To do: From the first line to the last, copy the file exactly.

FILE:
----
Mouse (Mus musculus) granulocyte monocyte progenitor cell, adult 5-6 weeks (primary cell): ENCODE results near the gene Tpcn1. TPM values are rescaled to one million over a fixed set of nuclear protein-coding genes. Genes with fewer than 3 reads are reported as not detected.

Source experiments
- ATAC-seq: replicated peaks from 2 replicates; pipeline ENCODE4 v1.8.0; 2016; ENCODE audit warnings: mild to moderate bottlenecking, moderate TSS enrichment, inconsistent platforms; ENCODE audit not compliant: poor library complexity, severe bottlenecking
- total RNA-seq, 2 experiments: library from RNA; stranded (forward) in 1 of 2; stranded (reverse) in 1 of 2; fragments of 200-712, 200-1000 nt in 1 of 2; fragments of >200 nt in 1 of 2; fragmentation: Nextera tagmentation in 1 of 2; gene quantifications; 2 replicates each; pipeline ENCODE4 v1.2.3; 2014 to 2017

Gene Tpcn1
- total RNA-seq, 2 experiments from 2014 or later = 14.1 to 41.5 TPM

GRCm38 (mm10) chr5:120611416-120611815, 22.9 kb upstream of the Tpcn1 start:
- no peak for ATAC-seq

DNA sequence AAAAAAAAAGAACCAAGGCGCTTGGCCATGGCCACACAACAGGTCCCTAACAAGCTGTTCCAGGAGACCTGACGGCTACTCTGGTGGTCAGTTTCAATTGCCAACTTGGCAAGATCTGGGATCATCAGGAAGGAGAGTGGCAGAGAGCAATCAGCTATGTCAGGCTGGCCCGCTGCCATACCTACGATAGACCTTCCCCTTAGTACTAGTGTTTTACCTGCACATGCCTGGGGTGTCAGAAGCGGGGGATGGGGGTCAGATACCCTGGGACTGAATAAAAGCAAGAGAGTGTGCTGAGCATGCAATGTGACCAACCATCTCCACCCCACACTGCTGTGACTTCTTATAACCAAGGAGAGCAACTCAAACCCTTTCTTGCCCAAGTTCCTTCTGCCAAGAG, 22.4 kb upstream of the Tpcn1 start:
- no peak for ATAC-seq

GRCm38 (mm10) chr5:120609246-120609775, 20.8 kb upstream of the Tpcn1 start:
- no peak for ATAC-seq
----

Mouse (Mus musculus) granulocyte monocyte progenitor cell, adult 5-6 weeks (primary cell): ENCODE results near the gene Tpcn1. TPM values are rescaled to one million over a fixed set of nuclear protein-coding genes. Genes with fewer than 3 reads are reported as not detected.

Source experiments
- ATAC-seq: replicated peaks from 2 replicates; pipeline ENCODE4 v1.8.0; 2016; ENCODE audit warnings: mild to moderate bottlenecking, moderate TSS enrichment, inconsistent platforms; ENCODE audit not compliant: poor library complexity, severe bottlenecking
- total RNA-seq, 2 experiments: library from RNA; stranded (forward) in 1 of 2; stranded (reverse) in 1 of 2; fragments of 200-712, 200-1000 nt in 1 of 2; fragments of >200 nt in 1 of 2; fragmentation: Nextera tagmentation in 1 of 2; gene quantifications; 2 replicates each; pipeline ENCODE4 v1.2.3; 2014 to 2017

Gene Tpcn1
- total RNA-seq, 2 experiments from 2014 or later = 14.1 to 41.5 TPM

GRCm38 (mm10) chr5:120611416-120611815, 22.9 kb upstream of the Tpcn1 start:
- no peak for ATAC-seq

DNA sequence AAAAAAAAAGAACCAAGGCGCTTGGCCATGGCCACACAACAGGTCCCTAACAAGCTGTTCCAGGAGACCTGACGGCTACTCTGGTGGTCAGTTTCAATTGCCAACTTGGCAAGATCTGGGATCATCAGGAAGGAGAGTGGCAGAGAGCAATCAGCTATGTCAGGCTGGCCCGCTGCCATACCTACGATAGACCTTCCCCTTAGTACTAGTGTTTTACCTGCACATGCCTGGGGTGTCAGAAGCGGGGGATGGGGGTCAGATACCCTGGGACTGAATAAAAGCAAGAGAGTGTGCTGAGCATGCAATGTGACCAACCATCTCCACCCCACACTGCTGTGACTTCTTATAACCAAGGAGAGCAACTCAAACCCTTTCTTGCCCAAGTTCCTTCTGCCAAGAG, 22.4 kb upstream of the Tpcn1 start:
- no peak for ATAC-seq

GRCm38 (mm10) chr5:120609246-120609775, 20.8 kb upstream of the Tpcn1 start:
- no peak for ATAC-seq